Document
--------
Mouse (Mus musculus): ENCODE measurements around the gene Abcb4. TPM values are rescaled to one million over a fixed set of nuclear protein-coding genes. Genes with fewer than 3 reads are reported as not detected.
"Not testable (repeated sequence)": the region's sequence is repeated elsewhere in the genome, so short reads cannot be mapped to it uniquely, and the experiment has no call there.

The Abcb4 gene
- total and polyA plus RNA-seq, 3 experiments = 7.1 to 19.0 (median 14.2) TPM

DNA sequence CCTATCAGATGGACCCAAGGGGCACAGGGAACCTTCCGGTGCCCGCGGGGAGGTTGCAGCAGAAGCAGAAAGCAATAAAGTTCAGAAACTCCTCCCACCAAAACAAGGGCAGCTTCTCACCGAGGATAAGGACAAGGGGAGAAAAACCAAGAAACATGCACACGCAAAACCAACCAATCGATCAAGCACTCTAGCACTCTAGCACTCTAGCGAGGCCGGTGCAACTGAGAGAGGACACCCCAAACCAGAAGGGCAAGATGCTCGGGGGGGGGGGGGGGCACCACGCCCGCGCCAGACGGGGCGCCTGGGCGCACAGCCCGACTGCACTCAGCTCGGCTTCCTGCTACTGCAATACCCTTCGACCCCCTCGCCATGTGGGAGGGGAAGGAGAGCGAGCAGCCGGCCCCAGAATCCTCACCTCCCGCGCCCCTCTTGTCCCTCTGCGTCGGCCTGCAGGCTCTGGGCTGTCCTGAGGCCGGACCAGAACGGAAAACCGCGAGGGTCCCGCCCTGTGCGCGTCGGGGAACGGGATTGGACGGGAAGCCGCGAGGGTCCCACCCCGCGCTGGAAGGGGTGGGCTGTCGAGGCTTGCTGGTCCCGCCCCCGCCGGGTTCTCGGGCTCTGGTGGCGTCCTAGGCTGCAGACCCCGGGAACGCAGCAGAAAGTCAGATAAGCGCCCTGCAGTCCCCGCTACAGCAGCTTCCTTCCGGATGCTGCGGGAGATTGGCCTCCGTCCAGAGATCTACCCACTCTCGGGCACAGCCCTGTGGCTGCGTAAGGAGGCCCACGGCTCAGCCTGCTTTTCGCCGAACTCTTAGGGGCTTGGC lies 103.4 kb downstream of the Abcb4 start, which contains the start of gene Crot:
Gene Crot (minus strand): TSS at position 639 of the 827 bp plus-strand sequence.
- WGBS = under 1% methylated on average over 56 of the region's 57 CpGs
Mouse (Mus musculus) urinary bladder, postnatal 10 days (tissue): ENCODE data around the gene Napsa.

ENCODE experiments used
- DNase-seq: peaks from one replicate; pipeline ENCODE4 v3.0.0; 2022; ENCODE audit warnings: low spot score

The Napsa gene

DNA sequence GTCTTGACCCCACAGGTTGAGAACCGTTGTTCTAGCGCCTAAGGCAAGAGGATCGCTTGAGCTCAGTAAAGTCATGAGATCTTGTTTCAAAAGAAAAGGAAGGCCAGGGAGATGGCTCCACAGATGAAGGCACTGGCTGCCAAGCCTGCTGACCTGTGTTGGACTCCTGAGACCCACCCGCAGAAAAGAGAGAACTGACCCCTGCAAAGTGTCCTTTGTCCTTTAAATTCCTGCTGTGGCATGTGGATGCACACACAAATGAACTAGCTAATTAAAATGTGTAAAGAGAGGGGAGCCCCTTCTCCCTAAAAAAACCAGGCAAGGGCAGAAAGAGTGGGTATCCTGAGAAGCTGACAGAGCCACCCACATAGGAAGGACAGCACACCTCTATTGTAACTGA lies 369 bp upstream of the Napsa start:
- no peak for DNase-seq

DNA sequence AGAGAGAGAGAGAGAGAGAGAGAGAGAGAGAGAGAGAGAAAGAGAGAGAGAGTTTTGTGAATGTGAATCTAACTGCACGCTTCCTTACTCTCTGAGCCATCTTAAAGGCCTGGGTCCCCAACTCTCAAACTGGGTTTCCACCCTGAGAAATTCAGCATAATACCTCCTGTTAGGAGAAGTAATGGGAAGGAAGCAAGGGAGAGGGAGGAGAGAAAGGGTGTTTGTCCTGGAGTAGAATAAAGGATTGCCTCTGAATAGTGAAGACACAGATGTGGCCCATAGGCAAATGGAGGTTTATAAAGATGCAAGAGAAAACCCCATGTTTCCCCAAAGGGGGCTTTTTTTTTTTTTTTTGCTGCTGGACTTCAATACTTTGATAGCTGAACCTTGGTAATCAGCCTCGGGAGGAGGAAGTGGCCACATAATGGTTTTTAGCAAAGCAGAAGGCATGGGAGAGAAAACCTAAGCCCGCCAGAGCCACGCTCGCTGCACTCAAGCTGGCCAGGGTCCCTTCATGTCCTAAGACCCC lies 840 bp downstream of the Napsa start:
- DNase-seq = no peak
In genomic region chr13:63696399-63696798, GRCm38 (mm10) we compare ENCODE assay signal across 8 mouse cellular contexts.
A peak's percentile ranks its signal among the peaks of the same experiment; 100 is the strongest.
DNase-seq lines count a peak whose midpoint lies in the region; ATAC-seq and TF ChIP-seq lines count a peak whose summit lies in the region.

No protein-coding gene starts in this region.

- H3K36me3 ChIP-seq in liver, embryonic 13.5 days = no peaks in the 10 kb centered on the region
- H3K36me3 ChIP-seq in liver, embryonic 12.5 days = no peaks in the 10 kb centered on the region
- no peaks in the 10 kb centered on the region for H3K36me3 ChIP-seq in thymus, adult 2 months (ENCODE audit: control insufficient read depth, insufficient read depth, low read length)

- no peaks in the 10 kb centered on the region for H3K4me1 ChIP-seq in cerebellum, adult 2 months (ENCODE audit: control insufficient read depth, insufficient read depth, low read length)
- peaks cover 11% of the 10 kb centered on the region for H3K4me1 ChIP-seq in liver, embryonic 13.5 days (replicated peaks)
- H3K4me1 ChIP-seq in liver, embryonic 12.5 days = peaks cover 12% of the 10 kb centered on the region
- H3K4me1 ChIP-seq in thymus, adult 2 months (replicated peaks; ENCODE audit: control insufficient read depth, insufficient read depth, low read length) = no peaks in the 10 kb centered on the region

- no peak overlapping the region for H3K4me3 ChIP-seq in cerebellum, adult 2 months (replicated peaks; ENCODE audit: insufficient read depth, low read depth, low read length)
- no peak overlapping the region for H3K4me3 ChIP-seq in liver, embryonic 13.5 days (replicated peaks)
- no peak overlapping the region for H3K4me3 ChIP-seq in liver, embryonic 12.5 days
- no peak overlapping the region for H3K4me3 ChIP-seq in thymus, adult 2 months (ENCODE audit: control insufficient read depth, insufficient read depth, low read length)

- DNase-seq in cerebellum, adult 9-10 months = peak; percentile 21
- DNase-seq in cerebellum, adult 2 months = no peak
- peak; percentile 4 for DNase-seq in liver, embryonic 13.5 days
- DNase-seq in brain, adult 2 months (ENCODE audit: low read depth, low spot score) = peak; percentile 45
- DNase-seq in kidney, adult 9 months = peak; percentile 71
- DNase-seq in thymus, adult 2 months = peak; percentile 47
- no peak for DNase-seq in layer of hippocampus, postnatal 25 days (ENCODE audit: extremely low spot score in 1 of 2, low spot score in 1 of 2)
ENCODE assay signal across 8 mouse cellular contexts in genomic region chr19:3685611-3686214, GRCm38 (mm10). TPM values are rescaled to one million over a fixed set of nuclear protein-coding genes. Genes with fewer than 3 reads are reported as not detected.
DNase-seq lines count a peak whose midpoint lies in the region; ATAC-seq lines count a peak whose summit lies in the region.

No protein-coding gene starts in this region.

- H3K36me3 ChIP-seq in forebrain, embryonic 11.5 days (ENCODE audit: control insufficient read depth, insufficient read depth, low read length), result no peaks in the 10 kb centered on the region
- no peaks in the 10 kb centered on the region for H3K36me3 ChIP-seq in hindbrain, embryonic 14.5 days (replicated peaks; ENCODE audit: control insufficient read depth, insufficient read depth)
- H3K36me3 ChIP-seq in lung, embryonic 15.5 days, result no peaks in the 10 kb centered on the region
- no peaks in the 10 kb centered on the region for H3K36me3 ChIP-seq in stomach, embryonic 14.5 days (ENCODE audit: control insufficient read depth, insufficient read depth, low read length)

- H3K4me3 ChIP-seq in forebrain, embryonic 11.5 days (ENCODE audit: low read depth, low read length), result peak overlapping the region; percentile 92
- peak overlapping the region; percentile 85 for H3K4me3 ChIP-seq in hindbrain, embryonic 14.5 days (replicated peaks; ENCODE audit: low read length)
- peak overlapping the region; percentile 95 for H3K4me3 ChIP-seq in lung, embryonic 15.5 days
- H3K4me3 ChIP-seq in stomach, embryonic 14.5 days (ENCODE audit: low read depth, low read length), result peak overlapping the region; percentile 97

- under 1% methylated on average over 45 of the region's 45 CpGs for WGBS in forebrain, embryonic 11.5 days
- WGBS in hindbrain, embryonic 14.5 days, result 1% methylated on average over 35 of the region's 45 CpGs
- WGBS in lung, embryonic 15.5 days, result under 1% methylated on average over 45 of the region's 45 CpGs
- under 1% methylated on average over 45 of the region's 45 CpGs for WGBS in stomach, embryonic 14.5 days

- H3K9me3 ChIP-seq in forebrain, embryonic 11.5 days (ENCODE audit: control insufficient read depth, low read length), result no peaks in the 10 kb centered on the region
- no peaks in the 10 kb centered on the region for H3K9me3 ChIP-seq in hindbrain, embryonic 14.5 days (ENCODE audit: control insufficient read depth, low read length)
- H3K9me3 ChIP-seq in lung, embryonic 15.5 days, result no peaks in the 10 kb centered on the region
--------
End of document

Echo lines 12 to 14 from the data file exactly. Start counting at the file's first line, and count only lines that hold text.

DNA sequence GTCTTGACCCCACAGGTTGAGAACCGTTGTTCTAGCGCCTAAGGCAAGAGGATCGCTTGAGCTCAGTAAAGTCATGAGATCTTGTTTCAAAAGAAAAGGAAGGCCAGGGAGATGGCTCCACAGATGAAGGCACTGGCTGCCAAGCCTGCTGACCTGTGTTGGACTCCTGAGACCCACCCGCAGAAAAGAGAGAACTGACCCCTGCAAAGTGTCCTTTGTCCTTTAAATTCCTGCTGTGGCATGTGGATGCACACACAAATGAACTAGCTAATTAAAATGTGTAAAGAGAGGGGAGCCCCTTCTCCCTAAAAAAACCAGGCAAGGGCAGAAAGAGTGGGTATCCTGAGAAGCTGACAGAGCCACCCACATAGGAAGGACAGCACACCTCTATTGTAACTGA lies 369 bp upstream of the Napsa start:
- no peak for DNase-seq

DNA sequence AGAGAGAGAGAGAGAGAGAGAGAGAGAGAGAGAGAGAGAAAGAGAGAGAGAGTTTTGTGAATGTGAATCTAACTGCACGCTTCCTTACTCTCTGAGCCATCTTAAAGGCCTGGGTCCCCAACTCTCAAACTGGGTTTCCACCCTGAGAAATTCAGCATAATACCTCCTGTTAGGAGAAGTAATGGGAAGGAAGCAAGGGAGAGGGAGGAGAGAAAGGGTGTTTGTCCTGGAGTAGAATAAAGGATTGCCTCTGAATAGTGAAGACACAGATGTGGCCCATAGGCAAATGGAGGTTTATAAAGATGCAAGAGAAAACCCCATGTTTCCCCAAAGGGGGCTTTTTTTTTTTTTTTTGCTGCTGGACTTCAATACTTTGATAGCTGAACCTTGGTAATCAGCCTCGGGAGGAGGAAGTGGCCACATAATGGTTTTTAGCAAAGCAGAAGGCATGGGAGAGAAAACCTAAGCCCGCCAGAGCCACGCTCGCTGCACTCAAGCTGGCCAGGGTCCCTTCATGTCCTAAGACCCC lies 840 bp downstream of the Napsa start: